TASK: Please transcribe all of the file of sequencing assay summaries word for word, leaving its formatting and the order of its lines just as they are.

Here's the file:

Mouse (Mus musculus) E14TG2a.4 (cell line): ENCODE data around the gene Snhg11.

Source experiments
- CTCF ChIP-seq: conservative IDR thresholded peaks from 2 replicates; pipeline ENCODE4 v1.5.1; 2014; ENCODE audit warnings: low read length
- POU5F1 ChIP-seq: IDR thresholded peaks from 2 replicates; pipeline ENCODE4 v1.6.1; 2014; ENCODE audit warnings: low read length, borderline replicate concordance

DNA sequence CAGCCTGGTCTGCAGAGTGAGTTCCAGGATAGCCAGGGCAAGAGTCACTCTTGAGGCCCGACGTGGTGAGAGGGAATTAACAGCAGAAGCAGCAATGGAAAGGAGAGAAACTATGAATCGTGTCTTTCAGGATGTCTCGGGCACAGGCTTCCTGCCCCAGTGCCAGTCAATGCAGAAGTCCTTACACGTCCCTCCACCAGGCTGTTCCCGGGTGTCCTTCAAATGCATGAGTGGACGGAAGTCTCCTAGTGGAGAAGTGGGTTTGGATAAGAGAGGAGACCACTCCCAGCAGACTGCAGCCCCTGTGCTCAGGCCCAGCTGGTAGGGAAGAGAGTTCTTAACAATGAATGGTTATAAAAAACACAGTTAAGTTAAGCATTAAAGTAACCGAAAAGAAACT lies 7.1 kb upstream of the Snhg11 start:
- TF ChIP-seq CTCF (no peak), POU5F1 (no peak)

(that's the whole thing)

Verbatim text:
Mouse (Mus musculus) E14TG2a.4 (cell line): ENCODE data around the gene Snhg11.

Source experiments
- CTCF ChIP-seq: conservative IDR thresholded peaks from 2 replicates; pipeline ENCODE4 v1.5.1; 2014; ENCODE audit warnings: low read length
- POU5F1 ChIP-seq: IDR thresholded peaks from 2 replicates; pipeline ENCODE4 v1.6.1; 2014; ENCODE audit warnings: low read length, borderline replicate concordance

DNA sequence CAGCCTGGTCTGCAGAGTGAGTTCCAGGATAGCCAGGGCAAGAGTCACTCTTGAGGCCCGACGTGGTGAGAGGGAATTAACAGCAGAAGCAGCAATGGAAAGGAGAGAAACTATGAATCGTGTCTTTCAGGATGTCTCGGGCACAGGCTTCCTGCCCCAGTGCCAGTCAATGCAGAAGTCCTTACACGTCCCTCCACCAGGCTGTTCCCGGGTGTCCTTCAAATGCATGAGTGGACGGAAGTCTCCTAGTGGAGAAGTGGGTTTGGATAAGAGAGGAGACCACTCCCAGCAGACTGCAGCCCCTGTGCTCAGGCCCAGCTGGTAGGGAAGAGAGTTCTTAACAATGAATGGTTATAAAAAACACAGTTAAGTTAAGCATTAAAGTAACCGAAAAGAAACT lies 7.1 kb upstream of the Snhg11 start:
- TF ChIP-seq CTCF (no peak), POU5F1 (no peak)